A woman who is suffering from a nervous conscience writes a note which shows that she is worrying over this or that supposed mistake, or as to what your attitude is towards her. A prompt, kind, and direct answer will save her at once from further nervous suffering of that sort. To keep an anxious person, whether he be sick or well, watching the mails, is a want of sympathy which is also shown in many other ways, unimportant, perhaps, to us, but important if we are broad enough to take the other’s point of view.
There are many foolish little troubles from which men and women suffer that come only from tired nerves. A wise patience with such anxieties will help greatly towards removing their cause. A wise patience is not indulgence. An elaborate nervous letter of great length is better answered by a short but very kind note.
The sympathy which enables us to understand the point of view of tired nerves gives us the power to be lovingly brief in our response to them, and at the same time more satisfying than if we responded at length.
Most of us take human nature as a great whole, and judge individuals from our idea in general. Or, worse, we judge it all from our own personal prejudices. There is a grossness about this which we wonder at not having seen before, when we compare the finer sensitiveness which is surely developed by the steady effort to understand another’s point of view. We know a whole more perfectly as a whole if we have a distinct knowledge of the component parts. We can only understand human nature en masse through a daily clearer knowledge of and sympathy with its individuals. Every one of us knows the happiness of having at least one friend whom he is perfectly sure will neither undervalue him nor give him undeserved praise, and whose friendship and help he can count upon, no matter how great a wrong he has done, as securely as he could count upon his loving thought and attention in physical illness. Surely it is possible for each of us to approach such friendship in our feeling and attitude towards every one who comes in touch with us.
It is comparatively easy to think of this open sympathy, or even practise it in big ways; it is in the little matters of everyday life that the difficulty arises. Of course the big ways count for less if they come through a brain clogged with little prejudices, although to some extent one must help the other.
It cannot be that a man has a real open sympathy who limits it to his own family and friends; indeed, the very limit would make the open sympathy impossible. One is just as far from a clear comprehension of human nature when he limits himself by his prejudices for his immediate relatives as when he makes himself alone the boundary.
Once having gained even the beginning of this broader sympathy with others, there follows the pleasure of freedom from antagonisms, keener delight in understanding others, individually and collectively, and greater ability to serve others; and all these must give an impetus which takes us steadily on to greater freedom, to clearer understanding, and to more power to serve and to be served.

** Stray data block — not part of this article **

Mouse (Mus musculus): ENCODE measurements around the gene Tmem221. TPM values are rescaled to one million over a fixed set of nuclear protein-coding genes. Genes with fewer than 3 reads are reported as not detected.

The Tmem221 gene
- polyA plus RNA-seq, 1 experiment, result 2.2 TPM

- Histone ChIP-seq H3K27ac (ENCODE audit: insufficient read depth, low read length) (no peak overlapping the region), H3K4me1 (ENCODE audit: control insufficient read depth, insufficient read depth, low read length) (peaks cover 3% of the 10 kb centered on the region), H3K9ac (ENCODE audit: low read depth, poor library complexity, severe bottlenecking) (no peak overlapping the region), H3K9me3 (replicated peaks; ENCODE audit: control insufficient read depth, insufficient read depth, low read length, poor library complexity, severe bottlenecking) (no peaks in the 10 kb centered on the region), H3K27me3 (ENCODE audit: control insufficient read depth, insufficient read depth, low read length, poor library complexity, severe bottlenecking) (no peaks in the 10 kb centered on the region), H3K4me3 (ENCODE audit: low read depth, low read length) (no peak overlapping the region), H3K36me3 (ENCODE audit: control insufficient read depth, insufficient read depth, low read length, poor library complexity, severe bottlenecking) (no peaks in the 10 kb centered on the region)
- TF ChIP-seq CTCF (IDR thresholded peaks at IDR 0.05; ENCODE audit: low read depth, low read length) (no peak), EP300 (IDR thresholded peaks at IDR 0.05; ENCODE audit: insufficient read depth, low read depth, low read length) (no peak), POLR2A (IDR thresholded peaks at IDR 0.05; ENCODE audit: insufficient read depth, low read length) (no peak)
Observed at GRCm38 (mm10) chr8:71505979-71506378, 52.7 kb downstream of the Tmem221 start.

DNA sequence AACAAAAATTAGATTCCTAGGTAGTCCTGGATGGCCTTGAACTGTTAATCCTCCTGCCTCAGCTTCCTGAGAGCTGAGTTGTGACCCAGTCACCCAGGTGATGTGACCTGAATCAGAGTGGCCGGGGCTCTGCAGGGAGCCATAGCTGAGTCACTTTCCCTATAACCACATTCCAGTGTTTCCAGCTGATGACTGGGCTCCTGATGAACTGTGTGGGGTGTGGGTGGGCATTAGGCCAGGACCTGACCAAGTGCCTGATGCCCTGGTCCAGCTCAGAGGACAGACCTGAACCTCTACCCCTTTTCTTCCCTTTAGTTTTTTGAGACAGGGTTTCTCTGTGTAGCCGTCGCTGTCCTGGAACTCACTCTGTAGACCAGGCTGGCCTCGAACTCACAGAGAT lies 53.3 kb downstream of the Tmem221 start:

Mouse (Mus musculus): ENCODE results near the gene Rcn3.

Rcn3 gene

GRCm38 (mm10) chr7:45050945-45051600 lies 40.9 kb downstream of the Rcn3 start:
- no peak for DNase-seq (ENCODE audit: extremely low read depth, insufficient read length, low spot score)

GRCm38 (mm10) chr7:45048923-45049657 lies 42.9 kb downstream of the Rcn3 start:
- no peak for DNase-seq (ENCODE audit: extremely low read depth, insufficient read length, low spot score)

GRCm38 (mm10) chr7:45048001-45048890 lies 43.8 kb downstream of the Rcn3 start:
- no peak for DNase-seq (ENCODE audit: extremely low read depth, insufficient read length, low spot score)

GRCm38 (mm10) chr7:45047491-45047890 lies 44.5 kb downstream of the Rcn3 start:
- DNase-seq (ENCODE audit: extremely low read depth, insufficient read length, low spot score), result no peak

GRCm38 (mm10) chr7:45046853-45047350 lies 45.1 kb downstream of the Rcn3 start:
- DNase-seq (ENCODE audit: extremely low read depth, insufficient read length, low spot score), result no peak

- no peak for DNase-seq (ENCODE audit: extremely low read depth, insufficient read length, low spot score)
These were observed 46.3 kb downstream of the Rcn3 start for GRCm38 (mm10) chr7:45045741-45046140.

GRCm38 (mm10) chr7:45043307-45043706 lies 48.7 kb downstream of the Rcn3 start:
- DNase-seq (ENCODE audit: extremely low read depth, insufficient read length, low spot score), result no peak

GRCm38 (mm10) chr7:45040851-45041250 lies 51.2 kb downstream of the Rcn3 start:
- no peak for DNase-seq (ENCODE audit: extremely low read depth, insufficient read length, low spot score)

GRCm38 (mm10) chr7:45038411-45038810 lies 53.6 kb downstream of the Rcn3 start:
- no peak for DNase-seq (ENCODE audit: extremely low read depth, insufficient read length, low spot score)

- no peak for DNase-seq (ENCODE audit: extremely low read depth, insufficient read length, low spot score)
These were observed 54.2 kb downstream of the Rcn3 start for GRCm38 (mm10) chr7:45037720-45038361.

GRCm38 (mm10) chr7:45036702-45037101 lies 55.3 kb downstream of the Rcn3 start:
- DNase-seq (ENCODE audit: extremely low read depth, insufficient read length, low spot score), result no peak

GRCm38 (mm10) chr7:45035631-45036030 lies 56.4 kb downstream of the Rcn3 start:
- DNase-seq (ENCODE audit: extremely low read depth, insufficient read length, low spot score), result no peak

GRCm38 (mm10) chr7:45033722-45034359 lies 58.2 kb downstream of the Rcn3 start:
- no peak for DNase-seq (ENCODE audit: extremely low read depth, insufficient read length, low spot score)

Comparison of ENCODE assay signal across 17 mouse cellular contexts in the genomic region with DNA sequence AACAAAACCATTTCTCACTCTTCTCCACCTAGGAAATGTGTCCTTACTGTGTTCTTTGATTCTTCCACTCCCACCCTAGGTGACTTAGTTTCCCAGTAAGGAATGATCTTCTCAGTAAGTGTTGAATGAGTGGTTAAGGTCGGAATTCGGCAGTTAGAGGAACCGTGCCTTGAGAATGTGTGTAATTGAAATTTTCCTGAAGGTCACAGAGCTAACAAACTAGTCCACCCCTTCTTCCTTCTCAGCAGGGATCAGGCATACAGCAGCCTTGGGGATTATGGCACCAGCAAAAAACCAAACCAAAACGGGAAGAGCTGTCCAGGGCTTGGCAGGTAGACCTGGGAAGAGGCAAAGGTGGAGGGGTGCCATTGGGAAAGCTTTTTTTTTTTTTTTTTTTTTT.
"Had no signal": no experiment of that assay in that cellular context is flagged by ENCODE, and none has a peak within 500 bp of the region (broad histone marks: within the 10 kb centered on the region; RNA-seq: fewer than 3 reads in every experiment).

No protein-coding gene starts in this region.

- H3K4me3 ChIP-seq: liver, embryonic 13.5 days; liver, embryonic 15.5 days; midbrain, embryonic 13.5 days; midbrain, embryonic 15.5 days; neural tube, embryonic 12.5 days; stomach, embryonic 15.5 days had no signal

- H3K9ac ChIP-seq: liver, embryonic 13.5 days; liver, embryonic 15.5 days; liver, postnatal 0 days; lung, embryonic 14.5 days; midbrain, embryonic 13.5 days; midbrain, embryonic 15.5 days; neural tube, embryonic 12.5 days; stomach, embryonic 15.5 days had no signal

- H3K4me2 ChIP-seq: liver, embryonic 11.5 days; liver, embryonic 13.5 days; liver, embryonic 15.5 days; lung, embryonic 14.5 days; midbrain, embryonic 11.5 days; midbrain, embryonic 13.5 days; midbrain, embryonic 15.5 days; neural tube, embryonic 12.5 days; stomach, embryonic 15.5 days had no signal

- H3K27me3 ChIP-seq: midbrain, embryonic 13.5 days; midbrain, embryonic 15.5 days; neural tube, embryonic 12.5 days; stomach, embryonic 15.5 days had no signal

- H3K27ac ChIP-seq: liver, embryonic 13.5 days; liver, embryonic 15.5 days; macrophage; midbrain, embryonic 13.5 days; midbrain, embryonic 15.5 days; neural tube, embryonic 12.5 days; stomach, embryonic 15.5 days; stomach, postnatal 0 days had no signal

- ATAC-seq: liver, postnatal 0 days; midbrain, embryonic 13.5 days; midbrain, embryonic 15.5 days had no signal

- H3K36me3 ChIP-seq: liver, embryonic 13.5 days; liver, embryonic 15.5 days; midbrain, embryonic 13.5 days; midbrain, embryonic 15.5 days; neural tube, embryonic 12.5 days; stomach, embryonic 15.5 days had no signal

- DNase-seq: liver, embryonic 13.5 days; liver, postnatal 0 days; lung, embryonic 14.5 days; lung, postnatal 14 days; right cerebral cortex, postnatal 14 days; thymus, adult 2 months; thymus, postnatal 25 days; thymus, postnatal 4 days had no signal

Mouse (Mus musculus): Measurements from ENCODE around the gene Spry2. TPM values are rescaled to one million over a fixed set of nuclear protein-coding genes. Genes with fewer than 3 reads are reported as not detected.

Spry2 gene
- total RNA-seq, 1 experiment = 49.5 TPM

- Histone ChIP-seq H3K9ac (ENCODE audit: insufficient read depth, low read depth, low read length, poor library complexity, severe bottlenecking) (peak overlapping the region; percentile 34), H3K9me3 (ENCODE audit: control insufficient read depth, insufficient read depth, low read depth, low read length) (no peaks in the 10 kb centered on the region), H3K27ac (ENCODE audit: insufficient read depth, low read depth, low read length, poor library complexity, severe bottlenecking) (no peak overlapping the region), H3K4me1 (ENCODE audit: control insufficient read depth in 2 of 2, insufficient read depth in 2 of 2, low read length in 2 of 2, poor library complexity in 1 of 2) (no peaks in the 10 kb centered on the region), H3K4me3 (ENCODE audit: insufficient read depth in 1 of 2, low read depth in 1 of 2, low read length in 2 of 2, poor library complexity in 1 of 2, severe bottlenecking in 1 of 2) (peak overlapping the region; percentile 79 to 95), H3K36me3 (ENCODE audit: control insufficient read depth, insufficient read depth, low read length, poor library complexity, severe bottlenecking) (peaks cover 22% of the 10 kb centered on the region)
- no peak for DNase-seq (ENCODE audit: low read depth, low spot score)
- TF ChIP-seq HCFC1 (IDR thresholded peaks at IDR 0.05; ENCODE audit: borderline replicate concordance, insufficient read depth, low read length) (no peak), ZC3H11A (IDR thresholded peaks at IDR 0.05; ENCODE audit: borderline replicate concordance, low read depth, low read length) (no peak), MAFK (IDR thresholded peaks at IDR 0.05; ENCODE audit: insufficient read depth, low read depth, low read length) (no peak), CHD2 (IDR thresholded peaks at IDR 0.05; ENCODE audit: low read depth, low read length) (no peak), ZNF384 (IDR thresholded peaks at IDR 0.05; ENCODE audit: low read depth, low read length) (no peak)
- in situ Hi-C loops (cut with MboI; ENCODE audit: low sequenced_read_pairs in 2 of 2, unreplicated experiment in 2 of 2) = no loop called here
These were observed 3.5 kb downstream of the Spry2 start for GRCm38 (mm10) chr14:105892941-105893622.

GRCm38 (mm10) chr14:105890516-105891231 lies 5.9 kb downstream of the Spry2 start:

Others have many experiences which we have never even touched upon. In that case, our ability to understand is necessarily limited. The only thing to do is to acknowledge that we cannot see the point of view, that we have no experience to start from, and to wait with an open mind until we are able to understand.
Curiously enough, it is precisely these persons of limited experience who are most prone to prejudice. I have heard a man assert with emphasis that it was every one’s _duty_ to be happy, who had apparently not a single thing in life to interfere with his own happiness. The duty may be clear enough, but he certainly was not in a position to recognize its difficulty. And just in proportion with his inability to take another’s point of view in such difficulty did he miss his power to lead others to this agreeable duty.
There are, of course, innumerable things, little and big, which we shall be enabled to give to others and to receive from others as the true sympathy grows.
The common-sense of it all appeals to us forcibly.
Who wants to carry about a mass of personal prejudices when he can replace them by the warm, healthy feeling of sympathetic friendship? Who wants his nerves to be steadily irritated by various forms of intolerance when, by understanding the other’s point of view, he can replace these by better forms of patience?
This lower relief is little compared with the higher power gained, but it is the first step up, and the steps beyond go ever upward. Human nature is worth knowing and worth loving, and it can never be known or loved without open sympathy.
Why, we ourselves are human nature!
Many of us would be glad to give sympathy to others, especially in little ways, but we do not know how to go to work about it; we seem always to be doing the wrong thing, when our desire is to do the right. This comes, of course, from the same inability to take the other’s point of view; and the ability is gained as we are quiet and watch for it.
Practice, here as in everything else, is what helps. And the object is well worth working for.